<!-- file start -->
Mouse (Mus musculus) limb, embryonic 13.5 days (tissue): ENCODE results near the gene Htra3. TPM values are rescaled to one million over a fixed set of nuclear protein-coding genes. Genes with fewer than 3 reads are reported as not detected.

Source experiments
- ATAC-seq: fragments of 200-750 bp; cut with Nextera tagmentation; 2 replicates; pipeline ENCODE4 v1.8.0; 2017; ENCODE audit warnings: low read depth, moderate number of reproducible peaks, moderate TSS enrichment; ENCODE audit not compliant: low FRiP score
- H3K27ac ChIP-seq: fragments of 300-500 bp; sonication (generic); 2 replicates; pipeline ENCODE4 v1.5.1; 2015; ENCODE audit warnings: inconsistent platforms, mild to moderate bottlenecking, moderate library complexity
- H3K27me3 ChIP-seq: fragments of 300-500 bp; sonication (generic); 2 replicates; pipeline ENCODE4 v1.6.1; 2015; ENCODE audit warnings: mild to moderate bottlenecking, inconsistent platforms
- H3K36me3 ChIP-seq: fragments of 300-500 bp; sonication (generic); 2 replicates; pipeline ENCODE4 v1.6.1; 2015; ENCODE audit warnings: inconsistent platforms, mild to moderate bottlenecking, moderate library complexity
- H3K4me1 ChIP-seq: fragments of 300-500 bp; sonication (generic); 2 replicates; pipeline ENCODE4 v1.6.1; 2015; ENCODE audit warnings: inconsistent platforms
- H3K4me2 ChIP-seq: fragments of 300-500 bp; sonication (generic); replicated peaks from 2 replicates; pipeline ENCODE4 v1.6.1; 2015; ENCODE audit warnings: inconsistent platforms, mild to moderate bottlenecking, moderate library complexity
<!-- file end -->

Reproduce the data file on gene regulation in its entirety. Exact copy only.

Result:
Mouse (Mus musculus) limb, embryonic 13.5 days (tissue): ENCODE results near the gene Htra3. TPM values are rescaled to one million over a fixed set of nuclear protein-coding genes. Genes with fewer than 3 reads are reported as not detected.

Source experiments
- ATAC-seq: fragments of 200-750 bp; cut with Nextera tagmentation; 2 replicates; pipeline ENCODE4 v1.8.0; 2017; ENCODE audit warnings: low read depth, moderate number of reproducible peaks, moderate TSS enrichment; ENCODE audit not compliant: low FRiP score
- H3K27ac ChIP-seq: fragments of 300-500 bp; sonication (generic); 2 replicates; pipeline ENCODE4 v1.5.1; 2015; ENCODE audit warnings: inconsistent platforms, mild to moderate bottlenecking, moderate library complexity
- H3K27me3 ChIP-seq: fragments of 300-500 bp; sonication (generic); 2 replicates; pipeline ENCODE4 v1.6.1; 2015; ENCODE audit warnings: mild to moderate bottlenecking, inconsistent platforms
- H3K36me3 ChIP-seq: fragments of 300-500 bp; sonication (generic); 2 replicates; pipeline ENCODE4 v1.6.1; 2015; ENCODE audit warnings: inconsistent platforms, mild to moderate bottlenecking, moderate library complexity
- H3K4me1 ChIP-seq: fragments of 300-500 bp; sonication (generic); 2 replicates; pipeline ENCODE4 v1.6.1; 2015; ENCODE audit warnings: inconsistent platforms
- H3K4me2 ChIP-seq: fragments of 300-500 bp; sonication (generic); replicated peaks from 2 replicates; pipeline ENCODE4 v1.6.1; 2015; ENCODE audit warnings: inconsistent platforms, mild to moderate bottlenecking, moderate library complexity